Jen Durbin is a sculptor, mother and business-owner based in Brooklyn, NY. Influenced by the inherently sculptural quality of the moving image, Durbin’s work is centered around iconic moments in the American memory, many in which a female figure is rendered invisible by way of violence. Her large-scale works comprised of humble materials and commonplace objects (pine, pillows, sticks, reeds, rocks, and chairs) meticulously map the movement of these figures. Durbin’s sculptures are both kinetic and combusting, offering a haunting glimpse of an attunement to that which we erase. By uncovering these forgotten frames, she is navigating territory beyond the visible - insisting that when objects cohabitate with memory, they take up a unique space.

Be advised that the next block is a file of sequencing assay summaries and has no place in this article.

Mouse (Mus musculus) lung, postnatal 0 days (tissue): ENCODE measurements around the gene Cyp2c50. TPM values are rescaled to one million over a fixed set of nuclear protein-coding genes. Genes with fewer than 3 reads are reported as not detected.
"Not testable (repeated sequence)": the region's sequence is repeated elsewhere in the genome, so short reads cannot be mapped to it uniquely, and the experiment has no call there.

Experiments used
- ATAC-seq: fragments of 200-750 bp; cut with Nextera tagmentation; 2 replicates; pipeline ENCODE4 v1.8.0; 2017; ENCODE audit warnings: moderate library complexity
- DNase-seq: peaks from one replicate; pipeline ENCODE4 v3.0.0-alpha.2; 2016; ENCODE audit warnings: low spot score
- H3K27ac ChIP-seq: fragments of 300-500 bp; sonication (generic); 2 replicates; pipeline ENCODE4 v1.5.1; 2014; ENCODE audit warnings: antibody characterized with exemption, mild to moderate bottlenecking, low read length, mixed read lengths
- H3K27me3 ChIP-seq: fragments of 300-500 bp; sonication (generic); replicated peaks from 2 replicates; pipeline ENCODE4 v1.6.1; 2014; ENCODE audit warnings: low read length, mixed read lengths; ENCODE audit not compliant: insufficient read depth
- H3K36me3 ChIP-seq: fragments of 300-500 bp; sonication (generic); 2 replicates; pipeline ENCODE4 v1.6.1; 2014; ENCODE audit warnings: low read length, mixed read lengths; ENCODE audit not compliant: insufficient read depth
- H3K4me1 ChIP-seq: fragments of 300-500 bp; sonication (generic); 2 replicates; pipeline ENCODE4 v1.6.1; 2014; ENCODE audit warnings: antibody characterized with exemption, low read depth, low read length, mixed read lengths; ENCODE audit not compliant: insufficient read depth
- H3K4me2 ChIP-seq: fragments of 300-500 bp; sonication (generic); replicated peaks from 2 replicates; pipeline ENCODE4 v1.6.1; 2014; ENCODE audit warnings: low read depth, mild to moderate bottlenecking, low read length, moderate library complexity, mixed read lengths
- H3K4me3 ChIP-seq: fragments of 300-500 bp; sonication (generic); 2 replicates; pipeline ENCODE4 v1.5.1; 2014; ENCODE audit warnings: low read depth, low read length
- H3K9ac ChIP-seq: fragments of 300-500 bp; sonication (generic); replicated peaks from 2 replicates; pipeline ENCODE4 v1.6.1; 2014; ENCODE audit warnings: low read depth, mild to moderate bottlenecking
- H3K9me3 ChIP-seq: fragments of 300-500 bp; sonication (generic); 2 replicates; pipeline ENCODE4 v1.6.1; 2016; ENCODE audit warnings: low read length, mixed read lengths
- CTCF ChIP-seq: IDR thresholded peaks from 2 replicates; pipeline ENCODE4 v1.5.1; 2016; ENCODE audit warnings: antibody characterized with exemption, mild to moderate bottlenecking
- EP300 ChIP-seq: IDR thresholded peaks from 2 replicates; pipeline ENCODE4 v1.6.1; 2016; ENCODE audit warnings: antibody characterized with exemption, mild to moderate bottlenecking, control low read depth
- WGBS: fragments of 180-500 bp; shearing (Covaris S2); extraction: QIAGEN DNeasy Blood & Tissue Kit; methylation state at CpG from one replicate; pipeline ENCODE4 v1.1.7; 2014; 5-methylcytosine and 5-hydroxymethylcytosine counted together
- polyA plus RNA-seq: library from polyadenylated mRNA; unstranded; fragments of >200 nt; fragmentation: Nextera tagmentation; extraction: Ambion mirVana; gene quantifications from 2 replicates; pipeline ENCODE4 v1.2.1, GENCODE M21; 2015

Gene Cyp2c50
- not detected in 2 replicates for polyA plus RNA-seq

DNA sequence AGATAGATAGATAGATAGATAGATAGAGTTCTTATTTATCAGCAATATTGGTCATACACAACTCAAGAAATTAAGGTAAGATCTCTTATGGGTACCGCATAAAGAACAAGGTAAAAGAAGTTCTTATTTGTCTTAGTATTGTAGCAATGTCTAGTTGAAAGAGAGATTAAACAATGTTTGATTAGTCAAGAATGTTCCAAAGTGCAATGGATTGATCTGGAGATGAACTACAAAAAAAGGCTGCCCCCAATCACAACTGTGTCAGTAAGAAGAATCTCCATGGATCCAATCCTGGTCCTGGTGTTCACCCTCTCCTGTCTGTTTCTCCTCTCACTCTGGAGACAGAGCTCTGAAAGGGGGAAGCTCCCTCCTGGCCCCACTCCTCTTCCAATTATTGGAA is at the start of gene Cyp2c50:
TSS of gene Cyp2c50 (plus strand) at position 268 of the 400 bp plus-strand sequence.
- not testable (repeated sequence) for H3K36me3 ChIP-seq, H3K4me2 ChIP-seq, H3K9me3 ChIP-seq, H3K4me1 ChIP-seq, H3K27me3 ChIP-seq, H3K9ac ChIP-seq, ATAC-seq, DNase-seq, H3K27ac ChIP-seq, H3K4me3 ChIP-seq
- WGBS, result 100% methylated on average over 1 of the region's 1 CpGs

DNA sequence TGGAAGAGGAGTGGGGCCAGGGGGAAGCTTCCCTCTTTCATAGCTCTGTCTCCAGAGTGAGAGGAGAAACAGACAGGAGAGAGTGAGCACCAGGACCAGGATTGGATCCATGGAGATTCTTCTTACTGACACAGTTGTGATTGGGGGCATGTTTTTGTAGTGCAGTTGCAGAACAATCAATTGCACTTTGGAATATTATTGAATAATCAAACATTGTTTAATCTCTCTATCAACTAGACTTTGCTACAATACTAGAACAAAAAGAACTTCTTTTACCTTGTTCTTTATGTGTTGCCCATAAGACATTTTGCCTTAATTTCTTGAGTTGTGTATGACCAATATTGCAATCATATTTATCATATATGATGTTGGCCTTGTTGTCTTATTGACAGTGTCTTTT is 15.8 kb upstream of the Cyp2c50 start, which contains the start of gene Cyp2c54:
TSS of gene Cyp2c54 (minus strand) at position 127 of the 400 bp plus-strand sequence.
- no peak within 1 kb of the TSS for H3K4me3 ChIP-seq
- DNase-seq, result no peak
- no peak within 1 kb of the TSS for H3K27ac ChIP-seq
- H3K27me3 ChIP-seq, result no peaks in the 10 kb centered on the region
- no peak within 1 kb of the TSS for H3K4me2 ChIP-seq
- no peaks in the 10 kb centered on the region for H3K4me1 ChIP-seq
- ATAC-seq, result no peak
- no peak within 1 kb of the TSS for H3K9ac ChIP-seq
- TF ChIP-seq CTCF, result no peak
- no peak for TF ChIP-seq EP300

Durbin received her BFA from The School of the Art Institute of Chicago in 2000, and her MFA from Yale in 2003. Durbin has exhibited in the US and abroad including selected installations at NEWD Art Fair in Brooklyn, New York and solo shows with Motus Fort Gallery in Tokyo, Japan and Capsule Gallery in NY, NY. Her recently acclaimed show 90 Moves in 9 Seconds (Art Forum Best of 2017) documents the movements of Jackie Kennedy’s infamous pink hat as she reacts to the unfolding tragedy. Durbin received Inc. Magazine’s / Clinton Foundation Entrepreneurial Fellowship for her work originating and developing The 1896, Studios & Stages in Brooklyn, NY- a series of centenarian buildings devoted to the photo, film and plastic arts.